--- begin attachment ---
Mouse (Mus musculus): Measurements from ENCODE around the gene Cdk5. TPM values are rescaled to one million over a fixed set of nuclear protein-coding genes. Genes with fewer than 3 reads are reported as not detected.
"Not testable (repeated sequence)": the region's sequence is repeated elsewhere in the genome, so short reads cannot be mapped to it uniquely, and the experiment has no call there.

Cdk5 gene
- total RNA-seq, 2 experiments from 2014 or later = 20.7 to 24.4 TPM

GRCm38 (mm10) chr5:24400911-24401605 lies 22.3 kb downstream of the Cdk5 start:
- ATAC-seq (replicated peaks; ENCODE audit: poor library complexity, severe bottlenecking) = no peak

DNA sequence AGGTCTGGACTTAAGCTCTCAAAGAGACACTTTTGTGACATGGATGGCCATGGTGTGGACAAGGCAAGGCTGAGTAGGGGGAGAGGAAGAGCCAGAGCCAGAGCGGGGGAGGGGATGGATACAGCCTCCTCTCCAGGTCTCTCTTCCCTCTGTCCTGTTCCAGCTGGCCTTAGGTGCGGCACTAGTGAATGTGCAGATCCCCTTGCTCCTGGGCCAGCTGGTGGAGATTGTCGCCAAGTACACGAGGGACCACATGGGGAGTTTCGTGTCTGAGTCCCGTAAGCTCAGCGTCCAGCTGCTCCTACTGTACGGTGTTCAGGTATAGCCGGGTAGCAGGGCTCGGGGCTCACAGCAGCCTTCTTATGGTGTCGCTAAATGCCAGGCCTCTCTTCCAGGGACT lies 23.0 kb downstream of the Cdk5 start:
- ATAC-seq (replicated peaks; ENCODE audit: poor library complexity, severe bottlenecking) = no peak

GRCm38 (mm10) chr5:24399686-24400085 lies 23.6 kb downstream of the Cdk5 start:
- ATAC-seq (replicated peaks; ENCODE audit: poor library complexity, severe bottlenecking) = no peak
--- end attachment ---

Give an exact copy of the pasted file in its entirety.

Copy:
Mouse (Mus musculus): Measurements from ENCODE around the gene Cdk5. TPM values are rescaled to one million over a fixed set of nuclear protein-coding genes. Genes with fewer than 3 reads are reported as not detected.
"Not testable (repeated sequence)": the region's sequence is repeated elsewhere in the genome, so short reads cannot be mapped to it uniquely, and the experiment has no call there.

Cdk5 gene
- total RNA-seq, 2 experiments from 2014 or later = 20.7 to 24.4 TPM

GRCm38 (mm10) chr5:24400911-24401605 lies 22.3 kb downstream of the Cdk5 start:
- ATAC-seq (replicated peaks; ENCODE audit: poor library complexity, severe bottlenecking) = no peak

DNA sequence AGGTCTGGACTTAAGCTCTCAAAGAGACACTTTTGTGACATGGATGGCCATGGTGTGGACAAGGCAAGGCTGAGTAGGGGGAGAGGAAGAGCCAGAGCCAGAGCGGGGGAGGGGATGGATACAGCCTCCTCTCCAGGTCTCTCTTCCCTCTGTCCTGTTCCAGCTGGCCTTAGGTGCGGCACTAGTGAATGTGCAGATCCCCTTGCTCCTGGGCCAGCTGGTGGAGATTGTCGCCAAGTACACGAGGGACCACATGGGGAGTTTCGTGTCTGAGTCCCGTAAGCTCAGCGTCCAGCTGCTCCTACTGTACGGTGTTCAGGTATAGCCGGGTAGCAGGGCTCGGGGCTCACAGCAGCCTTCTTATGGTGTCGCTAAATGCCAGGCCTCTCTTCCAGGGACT lies 23.0 kb downstream of the Cdk5 start:
- ATAC-seq (replicated peaks; ENCODE audit: poor library complexity, severe bottlenecking) = no peak

GRCm38 (mm10) chr5:24399686-24400085 lies 23.6 kb downstream of the Cdk5 start:
- ATAC-seq (replicated peaks; ENCODE audit: poor library complexity, severe bottlenecking) = no peak